Craig posts about his trouble getting network printing to work with the RC2 preview release for Windows XP SP2. His scenario appears to be the following:

  1. Machine #1 (Craig’s) with XP SP2 RC2 installed, with printer connected and shared
  2. Machine #1 firewall: Enabled, File and Printer Sharing checked
  3. Machine #2 (Kelly’s laptop) with XP installed (is this also RC2?)
  4. Machine #2 firewall: ???

In the above scenario, Kelly can’t print to the shared printer. If Craig disables Machine #1’s firewall, she is able to print. Is that the correct scenario, Craig?

Based on what I’ve found, one suggestion that might help with the problem is to look at UPnP. The SP2 Release notes: Networking and Communications notes that the Firewall blocks ports 1900 and 2869, which are needed for the XP implementation of UPnP. This doesn’t affect hardware that is connected to the host computer but may interfere with the ability of networked machines to find UPnP resources. The note gives instructions for opening the ports.

Since I really don’t know what I’m talking about here, I’ll throw up the standard disclaimer: This posting is provided “AS IS” with no warranties, and confers no rights. But feel free to ping me for additional suggestions, Craig.

QTN™: Hahn Special Vintage 2000

Tonight’s beer, because it arrived on my doorstep, is an Australian bottle-conditioned ale, the Hahn Special Vintage 2000. A bottle-aged amber, the four-year-old beer pours dark-red to brown with a small, light weight head. Nose is malty and yeasty; initial taste is slightly sour, almost in a Rodenbach kind of way, but the subsequent taste is almost dusty. It’s drinkable, but I don’t think the vintage is aging particularly well. Kind of sad, for Australia’s first corked beer, but tasty nonetheless.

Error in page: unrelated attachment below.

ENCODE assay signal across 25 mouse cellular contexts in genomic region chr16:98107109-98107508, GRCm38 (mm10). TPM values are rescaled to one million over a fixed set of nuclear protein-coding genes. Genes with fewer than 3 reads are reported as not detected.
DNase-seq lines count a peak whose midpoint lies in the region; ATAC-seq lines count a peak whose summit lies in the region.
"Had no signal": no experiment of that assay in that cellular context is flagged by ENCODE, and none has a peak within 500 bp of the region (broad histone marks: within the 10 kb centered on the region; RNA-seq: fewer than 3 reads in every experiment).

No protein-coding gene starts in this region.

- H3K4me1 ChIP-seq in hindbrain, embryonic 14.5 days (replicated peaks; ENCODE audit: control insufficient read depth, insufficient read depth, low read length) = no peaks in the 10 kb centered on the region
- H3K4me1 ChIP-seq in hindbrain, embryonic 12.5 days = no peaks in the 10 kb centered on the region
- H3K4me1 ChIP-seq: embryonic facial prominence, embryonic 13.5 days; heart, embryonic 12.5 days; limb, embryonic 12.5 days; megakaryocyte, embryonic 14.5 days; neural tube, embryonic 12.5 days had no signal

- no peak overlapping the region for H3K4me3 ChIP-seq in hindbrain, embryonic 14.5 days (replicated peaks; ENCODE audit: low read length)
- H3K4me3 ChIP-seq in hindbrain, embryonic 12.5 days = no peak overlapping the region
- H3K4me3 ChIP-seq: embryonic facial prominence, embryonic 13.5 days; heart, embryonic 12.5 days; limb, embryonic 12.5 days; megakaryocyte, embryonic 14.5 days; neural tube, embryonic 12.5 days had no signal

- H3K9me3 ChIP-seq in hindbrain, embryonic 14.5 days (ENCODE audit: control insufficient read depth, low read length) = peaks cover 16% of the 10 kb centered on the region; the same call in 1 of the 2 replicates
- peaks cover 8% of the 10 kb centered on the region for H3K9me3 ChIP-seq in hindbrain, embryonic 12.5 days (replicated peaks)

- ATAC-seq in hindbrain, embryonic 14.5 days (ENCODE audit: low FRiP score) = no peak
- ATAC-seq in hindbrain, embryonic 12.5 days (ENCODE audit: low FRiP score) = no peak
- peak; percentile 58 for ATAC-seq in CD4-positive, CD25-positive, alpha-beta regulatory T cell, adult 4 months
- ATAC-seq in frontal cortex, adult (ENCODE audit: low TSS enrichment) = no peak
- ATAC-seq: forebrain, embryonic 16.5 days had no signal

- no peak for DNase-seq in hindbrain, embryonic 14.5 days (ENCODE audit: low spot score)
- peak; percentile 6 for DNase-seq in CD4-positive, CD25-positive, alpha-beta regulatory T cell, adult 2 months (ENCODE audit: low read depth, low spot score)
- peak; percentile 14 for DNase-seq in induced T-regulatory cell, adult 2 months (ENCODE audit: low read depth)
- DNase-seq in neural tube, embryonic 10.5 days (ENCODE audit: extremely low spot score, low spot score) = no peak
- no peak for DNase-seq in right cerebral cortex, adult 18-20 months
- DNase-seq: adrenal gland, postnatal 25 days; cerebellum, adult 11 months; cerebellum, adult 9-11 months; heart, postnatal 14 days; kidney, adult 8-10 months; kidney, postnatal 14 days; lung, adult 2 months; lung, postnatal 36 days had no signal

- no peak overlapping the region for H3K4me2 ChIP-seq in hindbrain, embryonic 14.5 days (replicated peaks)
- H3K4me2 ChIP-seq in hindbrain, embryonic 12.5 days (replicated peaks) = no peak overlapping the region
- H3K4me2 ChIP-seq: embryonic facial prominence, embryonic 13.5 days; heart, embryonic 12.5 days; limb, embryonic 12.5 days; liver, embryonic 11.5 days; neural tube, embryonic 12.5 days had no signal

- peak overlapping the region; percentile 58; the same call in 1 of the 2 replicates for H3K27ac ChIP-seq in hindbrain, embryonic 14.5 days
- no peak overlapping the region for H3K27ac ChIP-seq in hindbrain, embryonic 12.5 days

Bloomsday festschrift

Today is the 100th anniversary of the events in James Joyce’s masterpiece, Ulysses. The novel, set on June 16, 1904, has been celebrated on that date since its 1922 publication with public readings and other celebrations.

Today’s celebrations, tinged though they are with the heavy handed legal threats of Joyce’s heirs toward “unauthorized public performances,” include an enormous volume of posts around the blogosphere and media. In no particular order:

  • New York Times editorial: Bloomsday, 1904. Tilting against those who would decry the book for being elitist: “there is really no less elitist novel in the English language. Its stuff is the common life of man, woman and child. You take what you can, loping over the smooth spots and pulling up short when you need to. Dedalus may indulge in Latinate fancy, and Joyce may revel in literary mimicry. But the real sound of this novel is the sound of the street a century ago: the noise of centuries of streets echoing over the stones.”
  • New York Times Book Review: Bloomsday, Bloody Bloomsday. John Banville spends a page online talking about his youthful efforts to get his hands on a copy of the book, and his consumption of critical response in lieu of the actual tome. Nice anecdote about the first Bloomsday, fifty years ago, which apparently ended after a scuffle between the organizer and a poet and devolved into inebriation.
  • Village Voice: Happy Bloomsday! The writer points out that there is more than a little of the pagan ritual in the observance of the day, complete with “deep feeling, props, costumes, and food.”